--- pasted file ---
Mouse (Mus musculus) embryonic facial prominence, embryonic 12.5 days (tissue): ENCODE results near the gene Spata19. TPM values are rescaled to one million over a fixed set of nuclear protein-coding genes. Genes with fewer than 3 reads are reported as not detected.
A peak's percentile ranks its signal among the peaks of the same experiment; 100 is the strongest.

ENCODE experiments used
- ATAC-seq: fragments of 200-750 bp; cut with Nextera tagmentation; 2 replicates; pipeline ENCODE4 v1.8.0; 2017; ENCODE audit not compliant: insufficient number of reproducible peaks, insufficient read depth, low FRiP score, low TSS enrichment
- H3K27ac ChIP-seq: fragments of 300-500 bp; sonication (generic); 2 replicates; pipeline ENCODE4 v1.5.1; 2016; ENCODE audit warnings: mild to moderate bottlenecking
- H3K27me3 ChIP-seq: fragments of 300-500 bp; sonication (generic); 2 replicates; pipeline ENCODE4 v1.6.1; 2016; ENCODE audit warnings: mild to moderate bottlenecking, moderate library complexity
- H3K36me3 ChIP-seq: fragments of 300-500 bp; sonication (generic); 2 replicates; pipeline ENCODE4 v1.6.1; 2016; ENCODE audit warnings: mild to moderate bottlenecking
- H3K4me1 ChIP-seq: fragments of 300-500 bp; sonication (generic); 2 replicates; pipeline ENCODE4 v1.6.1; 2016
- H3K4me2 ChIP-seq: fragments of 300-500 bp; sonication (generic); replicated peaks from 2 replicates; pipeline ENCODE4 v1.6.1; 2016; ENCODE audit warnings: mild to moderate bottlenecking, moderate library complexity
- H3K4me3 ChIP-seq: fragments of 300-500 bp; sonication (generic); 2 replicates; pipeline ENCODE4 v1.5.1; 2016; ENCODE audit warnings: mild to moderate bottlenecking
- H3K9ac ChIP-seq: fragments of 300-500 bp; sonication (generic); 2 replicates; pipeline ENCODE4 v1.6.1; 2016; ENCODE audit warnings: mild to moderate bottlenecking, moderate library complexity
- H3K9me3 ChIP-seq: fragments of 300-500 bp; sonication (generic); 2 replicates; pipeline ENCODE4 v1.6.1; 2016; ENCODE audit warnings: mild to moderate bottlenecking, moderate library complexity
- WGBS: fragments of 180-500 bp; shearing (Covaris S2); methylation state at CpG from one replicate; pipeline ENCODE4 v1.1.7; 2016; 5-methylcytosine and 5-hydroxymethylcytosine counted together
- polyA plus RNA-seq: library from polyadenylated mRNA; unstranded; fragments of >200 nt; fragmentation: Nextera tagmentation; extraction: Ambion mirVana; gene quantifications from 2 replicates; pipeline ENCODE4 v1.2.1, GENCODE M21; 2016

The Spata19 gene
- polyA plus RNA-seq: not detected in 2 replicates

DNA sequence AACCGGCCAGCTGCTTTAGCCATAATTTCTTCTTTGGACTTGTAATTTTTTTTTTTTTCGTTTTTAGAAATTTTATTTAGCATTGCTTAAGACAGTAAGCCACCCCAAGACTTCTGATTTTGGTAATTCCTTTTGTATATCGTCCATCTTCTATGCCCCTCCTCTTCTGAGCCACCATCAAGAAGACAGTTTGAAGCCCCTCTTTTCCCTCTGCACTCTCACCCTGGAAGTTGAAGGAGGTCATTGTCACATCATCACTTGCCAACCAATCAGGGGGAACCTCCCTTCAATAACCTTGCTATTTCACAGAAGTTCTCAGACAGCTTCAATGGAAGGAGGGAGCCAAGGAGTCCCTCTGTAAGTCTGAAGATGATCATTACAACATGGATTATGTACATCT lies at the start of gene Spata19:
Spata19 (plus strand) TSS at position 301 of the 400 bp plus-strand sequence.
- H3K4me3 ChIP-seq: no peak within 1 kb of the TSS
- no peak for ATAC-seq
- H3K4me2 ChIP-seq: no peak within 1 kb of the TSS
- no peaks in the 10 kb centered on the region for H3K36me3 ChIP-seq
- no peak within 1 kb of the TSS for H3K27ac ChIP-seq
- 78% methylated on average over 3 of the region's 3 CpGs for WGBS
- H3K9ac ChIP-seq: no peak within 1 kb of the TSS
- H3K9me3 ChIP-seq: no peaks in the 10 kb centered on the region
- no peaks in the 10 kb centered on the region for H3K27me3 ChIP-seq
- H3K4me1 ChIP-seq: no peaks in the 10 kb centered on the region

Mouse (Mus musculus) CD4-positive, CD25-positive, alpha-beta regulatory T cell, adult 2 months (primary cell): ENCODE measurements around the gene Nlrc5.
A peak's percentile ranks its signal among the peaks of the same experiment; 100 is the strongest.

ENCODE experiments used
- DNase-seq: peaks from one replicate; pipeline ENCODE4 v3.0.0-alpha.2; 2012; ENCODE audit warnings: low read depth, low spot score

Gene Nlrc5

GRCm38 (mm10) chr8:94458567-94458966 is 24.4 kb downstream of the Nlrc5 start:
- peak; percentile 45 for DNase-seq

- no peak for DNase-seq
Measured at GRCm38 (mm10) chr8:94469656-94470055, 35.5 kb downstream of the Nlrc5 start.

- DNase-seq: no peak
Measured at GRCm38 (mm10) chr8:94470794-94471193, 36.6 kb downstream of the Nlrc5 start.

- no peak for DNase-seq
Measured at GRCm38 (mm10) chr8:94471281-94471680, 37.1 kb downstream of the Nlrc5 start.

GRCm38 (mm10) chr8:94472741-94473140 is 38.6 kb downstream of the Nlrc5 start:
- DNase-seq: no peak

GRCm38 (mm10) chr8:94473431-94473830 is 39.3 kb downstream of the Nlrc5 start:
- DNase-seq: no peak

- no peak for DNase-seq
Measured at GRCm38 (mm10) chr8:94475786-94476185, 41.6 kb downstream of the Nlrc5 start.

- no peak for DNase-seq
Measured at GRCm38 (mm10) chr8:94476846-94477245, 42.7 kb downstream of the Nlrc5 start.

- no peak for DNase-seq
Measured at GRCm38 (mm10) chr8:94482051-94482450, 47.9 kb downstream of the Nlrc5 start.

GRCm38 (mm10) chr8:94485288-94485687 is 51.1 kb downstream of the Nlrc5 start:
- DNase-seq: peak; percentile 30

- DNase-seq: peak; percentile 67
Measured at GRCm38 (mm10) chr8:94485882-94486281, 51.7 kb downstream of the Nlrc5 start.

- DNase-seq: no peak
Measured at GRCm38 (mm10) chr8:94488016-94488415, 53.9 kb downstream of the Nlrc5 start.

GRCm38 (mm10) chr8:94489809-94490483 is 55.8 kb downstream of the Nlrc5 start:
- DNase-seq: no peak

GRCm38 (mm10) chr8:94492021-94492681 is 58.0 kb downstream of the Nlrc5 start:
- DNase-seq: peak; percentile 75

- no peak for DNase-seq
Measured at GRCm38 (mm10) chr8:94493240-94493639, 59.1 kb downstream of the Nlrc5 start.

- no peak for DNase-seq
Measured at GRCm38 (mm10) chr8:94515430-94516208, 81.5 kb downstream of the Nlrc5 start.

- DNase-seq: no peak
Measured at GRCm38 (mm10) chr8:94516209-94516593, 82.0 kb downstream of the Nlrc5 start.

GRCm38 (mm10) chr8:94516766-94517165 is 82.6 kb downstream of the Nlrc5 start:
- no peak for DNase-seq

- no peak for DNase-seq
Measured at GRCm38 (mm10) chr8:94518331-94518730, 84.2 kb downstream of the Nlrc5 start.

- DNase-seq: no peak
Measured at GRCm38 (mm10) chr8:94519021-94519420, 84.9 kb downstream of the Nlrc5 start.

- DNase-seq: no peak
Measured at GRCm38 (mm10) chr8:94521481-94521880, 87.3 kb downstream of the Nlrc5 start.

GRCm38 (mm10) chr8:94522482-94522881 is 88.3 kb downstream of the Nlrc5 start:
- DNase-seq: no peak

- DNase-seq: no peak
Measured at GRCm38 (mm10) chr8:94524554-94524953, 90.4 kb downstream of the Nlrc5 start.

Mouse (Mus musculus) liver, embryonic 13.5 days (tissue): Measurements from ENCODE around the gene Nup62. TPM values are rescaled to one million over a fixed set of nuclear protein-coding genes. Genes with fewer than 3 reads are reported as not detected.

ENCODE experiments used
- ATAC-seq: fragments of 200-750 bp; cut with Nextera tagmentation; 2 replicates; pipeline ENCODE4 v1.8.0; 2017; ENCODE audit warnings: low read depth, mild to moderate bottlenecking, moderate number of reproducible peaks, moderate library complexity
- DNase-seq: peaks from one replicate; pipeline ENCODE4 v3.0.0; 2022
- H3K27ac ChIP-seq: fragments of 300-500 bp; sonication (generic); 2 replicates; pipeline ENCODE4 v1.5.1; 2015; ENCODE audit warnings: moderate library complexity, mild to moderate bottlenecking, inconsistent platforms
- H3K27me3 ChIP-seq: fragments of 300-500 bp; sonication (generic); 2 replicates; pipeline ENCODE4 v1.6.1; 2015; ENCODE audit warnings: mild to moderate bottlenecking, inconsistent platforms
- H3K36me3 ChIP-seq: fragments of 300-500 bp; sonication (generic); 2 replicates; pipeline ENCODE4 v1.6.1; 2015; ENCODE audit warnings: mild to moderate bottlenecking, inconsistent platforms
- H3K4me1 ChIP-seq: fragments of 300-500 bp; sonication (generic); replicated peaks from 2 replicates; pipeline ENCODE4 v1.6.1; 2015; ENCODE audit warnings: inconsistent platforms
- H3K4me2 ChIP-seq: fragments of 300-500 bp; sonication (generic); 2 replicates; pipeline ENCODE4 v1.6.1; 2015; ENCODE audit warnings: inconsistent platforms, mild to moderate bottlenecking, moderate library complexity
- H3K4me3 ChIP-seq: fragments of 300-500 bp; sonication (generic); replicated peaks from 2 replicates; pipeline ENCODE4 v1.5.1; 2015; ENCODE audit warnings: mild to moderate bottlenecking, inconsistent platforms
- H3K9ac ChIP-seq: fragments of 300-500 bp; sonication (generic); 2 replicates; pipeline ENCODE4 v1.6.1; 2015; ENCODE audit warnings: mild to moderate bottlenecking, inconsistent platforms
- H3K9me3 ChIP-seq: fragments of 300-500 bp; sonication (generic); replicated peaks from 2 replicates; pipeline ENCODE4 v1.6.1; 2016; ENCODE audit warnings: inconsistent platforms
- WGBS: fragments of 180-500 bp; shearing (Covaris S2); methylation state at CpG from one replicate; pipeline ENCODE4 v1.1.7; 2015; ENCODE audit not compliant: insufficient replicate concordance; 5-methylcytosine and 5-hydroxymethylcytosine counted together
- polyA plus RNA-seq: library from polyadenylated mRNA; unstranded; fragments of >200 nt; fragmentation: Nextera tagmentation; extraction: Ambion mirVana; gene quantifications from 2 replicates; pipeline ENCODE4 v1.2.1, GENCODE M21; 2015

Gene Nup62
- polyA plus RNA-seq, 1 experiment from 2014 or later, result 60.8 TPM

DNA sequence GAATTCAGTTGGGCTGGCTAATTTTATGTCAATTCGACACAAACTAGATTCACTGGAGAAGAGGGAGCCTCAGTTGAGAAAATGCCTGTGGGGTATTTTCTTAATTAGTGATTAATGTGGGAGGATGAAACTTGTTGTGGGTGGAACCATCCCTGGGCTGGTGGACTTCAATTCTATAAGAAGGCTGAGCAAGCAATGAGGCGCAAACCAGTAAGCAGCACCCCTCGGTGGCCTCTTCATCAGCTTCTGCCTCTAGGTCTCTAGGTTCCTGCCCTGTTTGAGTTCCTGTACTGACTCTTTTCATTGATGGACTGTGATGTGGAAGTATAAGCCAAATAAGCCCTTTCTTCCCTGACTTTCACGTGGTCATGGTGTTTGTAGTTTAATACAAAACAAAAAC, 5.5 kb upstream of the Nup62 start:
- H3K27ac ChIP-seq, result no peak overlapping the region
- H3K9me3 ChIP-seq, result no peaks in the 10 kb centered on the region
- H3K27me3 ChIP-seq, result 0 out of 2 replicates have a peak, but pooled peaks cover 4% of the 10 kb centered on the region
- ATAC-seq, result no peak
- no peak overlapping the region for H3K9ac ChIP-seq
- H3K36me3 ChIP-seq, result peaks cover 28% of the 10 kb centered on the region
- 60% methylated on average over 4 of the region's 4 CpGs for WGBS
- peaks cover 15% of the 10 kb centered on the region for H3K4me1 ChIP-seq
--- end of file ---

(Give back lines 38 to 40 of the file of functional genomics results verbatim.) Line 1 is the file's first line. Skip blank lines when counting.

- DNase-seq: no peak
Measured at GRCm38 (mm10) chr8:94470794-94471193, 36.6 kb downstream of the Nlrc5 start.

- no peak for DNase-seq